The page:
Taiwan Fines Qualcomm $773 Million for Antitrust Violations

Taiwan Fines Qualcomm $773 Million for Antitrust Violations

Global telecoms chip leader Qualcomm Inc. said on Thursday it will contest Taiwan's levy of a NT$23.4 billion ($773 million) fine for anti-competitive behavior, marking the third such massive penalty against the company for similar practices. The fine has "no rational relationship" to Qualcomm's actual revenues in Taiwan, the company said.

As well as the fine, Qualcomm has been asked to stop including clauses in its contracts that require sensitive information from competitors on chip prices, sales targets, sales volumes, and product models; clauses that refuse to provide chips to cell phone manufacturers; and clauses that mandate exclusive trading concessions with specific businesses.

The Taiwan Fair Trade Commission is accusing Qualcomm of abusing its dominant position. Notably, Taiwanese companies purchased $30 billion worth of Qualcomm baseband chips.

Qualcomm disagrees with the fine and will appeal it - which is expected to take place in the coming weeks.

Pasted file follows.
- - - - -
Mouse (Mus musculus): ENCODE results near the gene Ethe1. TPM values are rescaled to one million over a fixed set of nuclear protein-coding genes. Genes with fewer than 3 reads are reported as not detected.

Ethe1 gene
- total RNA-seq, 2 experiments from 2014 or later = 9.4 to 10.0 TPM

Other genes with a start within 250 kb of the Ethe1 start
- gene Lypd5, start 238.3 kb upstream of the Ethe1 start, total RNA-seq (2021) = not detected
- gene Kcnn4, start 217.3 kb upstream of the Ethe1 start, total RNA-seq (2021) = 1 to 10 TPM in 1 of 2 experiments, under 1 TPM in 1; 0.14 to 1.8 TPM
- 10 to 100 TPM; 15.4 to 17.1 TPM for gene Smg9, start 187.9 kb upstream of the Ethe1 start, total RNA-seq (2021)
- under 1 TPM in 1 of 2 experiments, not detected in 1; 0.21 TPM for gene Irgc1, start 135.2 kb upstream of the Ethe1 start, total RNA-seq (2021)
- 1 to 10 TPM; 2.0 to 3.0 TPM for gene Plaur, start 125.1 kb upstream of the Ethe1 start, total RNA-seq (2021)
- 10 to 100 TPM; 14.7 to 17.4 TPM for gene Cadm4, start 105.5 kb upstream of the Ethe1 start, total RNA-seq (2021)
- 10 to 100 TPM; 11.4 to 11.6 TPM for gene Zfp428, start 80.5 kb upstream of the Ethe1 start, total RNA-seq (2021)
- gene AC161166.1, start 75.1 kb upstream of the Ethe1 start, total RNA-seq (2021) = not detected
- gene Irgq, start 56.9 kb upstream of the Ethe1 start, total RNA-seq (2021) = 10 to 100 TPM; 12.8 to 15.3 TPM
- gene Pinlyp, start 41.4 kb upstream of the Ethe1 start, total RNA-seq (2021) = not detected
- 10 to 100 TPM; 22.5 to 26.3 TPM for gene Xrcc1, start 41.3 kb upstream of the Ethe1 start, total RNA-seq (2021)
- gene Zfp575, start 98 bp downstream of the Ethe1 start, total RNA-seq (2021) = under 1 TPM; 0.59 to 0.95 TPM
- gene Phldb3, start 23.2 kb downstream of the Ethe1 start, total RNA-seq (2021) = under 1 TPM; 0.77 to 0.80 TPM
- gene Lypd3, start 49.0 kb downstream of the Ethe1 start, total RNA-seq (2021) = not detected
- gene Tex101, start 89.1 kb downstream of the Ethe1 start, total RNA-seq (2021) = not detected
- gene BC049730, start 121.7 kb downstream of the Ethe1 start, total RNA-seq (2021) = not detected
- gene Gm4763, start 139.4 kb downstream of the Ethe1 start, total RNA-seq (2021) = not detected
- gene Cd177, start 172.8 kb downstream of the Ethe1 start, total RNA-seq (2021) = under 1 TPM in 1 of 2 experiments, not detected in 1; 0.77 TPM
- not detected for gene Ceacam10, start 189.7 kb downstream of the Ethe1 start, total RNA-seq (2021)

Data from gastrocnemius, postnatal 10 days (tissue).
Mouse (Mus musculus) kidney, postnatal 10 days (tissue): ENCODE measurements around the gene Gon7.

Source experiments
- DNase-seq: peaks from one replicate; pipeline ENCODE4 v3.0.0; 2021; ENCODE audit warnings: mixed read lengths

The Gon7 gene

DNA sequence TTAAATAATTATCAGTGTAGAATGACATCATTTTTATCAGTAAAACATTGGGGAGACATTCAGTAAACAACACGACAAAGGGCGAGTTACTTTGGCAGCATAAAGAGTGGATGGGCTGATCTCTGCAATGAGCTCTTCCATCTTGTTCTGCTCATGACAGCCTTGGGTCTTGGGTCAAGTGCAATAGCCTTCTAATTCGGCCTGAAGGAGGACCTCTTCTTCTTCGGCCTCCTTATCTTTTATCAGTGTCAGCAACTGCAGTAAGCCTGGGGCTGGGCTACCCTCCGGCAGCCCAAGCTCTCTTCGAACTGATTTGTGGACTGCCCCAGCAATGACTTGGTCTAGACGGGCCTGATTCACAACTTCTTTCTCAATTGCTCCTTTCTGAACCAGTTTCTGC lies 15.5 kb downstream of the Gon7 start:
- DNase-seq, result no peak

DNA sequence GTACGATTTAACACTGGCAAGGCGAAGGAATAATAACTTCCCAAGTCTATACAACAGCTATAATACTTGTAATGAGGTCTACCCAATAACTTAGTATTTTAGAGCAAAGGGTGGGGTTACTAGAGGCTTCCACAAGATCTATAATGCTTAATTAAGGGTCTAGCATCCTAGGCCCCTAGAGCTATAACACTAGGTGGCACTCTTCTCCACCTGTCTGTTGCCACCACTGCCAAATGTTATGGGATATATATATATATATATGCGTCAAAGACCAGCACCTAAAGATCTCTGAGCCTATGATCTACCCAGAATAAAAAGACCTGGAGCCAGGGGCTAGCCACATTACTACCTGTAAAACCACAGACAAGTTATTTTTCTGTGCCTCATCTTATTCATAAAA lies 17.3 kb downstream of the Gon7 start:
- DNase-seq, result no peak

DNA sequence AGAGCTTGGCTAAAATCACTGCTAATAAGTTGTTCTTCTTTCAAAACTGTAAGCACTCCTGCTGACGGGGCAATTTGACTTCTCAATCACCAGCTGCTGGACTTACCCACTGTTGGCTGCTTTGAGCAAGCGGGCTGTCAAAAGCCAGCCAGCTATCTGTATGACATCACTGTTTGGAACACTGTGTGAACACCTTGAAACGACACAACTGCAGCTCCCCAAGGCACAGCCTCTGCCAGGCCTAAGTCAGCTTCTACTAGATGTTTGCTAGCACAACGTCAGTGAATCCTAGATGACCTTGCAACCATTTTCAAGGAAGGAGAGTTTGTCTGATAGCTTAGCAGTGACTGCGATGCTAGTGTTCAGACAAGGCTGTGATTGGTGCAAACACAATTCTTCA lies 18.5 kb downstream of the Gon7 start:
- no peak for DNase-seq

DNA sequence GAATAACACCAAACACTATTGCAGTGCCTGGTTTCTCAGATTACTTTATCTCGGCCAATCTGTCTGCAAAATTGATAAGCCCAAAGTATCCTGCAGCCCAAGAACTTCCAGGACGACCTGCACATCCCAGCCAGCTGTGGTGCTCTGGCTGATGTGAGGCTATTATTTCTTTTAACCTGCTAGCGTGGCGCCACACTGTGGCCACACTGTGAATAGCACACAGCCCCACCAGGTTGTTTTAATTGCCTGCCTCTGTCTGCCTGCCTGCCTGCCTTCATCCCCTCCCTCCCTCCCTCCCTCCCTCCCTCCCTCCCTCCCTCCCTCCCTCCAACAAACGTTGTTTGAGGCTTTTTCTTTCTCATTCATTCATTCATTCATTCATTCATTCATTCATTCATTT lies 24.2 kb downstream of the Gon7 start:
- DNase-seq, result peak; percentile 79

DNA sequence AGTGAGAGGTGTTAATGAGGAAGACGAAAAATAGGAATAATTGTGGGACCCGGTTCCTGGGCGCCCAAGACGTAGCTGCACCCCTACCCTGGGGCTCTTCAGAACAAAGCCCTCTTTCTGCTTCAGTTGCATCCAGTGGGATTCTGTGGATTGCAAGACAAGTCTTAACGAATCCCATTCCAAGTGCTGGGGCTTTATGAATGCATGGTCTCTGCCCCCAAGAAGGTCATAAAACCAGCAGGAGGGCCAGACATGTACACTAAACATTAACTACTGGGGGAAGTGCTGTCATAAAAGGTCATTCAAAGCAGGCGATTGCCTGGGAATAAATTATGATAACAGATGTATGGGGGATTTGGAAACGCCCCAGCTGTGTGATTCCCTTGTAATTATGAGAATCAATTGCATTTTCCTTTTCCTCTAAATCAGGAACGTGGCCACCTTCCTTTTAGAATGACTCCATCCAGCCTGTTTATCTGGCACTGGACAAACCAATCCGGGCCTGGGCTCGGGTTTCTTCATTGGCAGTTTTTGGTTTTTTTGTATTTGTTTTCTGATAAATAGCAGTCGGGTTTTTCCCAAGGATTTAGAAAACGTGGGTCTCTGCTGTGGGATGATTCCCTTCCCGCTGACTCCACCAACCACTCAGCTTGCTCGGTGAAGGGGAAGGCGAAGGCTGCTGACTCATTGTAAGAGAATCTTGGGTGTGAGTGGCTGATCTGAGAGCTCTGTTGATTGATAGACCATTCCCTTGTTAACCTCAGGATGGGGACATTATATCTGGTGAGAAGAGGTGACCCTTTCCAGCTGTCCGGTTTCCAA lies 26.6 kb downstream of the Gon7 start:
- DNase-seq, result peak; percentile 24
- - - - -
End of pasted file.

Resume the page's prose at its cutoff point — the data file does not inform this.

We'll just have to sit tight and see how this massive fine affects the other lawsuits now going on, but on the surface, it would appear from this latest development that Qualcomm might be nearing its tipping-point.

The whole fiasco began earlier this year when Apple, backed by the U.S. Federal Trade Commission, filed an injunction against Qualcomm for what the iPhone-maker alleged were unfair and monopolistic practices, claiming that the modem-maker withheld nearly $1 billion in rebates from its partners because of an ongoing South Korean anti-trust investigation.

The Taiwan Fair Trade Commission recently ruled in favor of the $773 million Dollars fine against Qualcomm, but the company plans on appealing the court's final word.

The fine comes on top of an existing $854 million fine in South Korea, a $975 million fine in China as well as lawsuits from Apple and the FTC.

As with many tech-related antitrust actions, it's clear that once a company achieves a certain level of market dominance a different set of rules apply to its behaviour.

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